Heiss wanted Grandinetti to admit that Amazon didn’t put a lot of thought into its $ 9.99 pricing strategy, other than that it was cheap. Grandinetti countered that publishers lacked Amazon’s “specific knowledge” on pricing. “I take it that coming up with the $ 9.99 price didn’t offer any specific algorithm,” Heiss said, to which Grandinetti responded, “Simplicity can be sophisticated.”

Grandinetti was followed by Kindle VP David Naggar, whom Heiss questioned about contract negotiations with publishers. “We would let them know that we weren’t asking anything different from them than we were asking from others,” Naggar said. “When you told publishers that, did you simply expect them to take it on faith that you were being truthful with them?” Heiss asked. Naggar responded, “Yes.”

Next up was Laura Porco, who was formerly a director of Kindle books and now works at Amazon’s MyHabit.com. Much of Heiss’s questioning of Porco centered around her email exchanges with Madeline McIntosh, who is now the COO of Random House and was at Amazon from 2008 to 2009, when she worked under Porco. In particular, Heiss referenced one email exchange in which McIntosh referred to Porco’s belief that publishers would never sign agency contracts unless there were 90-10 terms. “What we never figured was that five publishers would band together and insist on worse terms,” McIntosh wrote at the time, to which Porco responded, “Hysterical, isn’t it? Jedi mind tricks here in Seattle.”

According to Apple, the meaning of this email exchange was that McIntosh was being funny, as publishers had actually agreed to 70-30 agency terms — a worse deal for the publishers. According to Porco, however, McIntosh was being entirely straightforward and that by “worse” terms she meant worse than wholesale.” As for the “Jedi mind tricks” reference, Porco told Heiss, “I was being very sarcastic in this email and it was quite the opposite.”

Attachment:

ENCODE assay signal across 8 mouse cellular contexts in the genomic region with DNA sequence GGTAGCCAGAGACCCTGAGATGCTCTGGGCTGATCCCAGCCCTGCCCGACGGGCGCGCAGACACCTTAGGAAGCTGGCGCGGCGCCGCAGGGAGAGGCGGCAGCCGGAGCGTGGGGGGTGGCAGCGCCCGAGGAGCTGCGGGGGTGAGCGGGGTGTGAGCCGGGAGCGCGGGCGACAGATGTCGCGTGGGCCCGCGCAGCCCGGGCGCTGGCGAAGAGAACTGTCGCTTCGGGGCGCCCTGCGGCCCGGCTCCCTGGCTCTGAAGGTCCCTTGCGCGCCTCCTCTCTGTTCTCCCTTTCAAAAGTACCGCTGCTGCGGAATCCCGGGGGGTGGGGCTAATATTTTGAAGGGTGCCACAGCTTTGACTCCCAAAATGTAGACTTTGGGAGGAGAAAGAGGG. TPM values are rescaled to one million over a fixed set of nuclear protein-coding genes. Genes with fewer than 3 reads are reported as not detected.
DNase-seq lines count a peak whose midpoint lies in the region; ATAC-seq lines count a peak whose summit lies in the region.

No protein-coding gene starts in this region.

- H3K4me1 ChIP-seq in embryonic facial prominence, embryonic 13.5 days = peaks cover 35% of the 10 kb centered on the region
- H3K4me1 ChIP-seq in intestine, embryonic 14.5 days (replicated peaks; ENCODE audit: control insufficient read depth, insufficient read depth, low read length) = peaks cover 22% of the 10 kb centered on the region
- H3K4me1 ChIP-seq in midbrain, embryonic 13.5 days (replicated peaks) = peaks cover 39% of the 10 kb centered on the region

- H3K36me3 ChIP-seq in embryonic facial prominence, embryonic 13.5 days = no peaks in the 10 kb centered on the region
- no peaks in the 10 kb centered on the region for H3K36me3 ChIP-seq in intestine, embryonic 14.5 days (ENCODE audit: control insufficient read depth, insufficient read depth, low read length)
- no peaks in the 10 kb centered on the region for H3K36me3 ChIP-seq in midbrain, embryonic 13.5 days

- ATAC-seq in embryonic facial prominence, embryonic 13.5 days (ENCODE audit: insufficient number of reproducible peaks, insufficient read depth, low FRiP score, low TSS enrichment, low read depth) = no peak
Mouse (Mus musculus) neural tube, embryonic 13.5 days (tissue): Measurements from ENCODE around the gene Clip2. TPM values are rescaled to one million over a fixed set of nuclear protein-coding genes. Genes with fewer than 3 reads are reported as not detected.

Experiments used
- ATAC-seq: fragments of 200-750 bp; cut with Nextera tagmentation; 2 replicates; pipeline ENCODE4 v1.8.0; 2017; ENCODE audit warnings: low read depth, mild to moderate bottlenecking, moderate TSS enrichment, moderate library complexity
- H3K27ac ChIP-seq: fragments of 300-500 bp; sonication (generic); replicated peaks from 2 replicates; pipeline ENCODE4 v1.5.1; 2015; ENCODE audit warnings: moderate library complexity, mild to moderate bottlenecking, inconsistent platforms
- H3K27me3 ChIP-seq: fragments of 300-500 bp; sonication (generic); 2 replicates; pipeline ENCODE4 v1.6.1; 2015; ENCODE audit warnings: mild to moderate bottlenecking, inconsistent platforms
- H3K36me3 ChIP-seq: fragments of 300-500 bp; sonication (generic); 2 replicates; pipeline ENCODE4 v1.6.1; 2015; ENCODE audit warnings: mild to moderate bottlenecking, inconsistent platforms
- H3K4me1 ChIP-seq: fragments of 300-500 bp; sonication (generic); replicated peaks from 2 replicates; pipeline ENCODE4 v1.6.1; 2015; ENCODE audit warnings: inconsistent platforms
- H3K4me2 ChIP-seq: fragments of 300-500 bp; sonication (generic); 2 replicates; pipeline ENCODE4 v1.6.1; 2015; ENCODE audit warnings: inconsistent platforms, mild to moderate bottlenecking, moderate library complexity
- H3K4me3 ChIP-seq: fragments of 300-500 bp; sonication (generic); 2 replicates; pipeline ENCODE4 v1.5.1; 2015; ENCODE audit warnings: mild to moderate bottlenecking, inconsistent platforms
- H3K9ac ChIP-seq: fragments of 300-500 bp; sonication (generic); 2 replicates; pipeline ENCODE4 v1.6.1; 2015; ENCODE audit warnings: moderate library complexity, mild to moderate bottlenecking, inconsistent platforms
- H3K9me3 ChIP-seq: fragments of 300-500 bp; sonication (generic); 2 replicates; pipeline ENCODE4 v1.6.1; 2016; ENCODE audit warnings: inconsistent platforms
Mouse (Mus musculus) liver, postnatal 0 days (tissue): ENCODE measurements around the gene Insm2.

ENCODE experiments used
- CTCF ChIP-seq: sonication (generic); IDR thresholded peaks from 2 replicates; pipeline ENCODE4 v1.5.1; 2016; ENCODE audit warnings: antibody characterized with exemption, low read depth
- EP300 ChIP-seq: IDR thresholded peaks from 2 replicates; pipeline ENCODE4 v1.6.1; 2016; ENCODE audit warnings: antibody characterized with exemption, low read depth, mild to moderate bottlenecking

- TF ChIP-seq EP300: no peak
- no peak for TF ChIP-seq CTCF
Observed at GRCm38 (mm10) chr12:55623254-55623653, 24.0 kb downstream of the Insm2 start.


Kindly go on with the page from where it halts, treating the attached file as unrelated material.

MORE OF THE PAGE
Google’s turn in the hot seat

The day ended with testimony from Tom Turvey, director of strategic partnerships at Google. Turvey was questioned by Apple attorney Orin Snyder, who concentrated his questioning on Turvey’s deposition — which Turvey was asked to provide by the government, and which the government contributed to. In particular, Snyder slammed Turvey repeatedly on a sentence in the testimony in which Turvey said he was “directly advised” by publishers that their agency contracts with Apple would not allow them to enter wholesale contracts with other retailers, like Google — when in fact other Google emails showed that this wasn’t true (Macmillan, for instance, had told Google that it could do either a wholesale or agency contract).

“I don’t recall whether I wrote these words directly or with counsel,” Turvey admitted. Snyder, who swigged from miniature bottles of water throughout the questioning and was clearly enjoying himself, persisted: “You cannot attach a name or a face…you can’t recall a single phone call…” Turvey responded, “My recollection is that these events happened. I can’t tell you with whom.” At five, Judge Cote cut Snyder off: “We’ll let Mr. Turvey escape so he can begin to enjoy his Thursday.”

Snyder also couldn’t help getting in a few digs at Google’s media business. “Would you agree Google is a powerful company in the media and entertainment space?” he asked. Turvey responded, “No, I would not.”

“Do you own an iPad?” Snyder asked. Turvey said, “I do not.”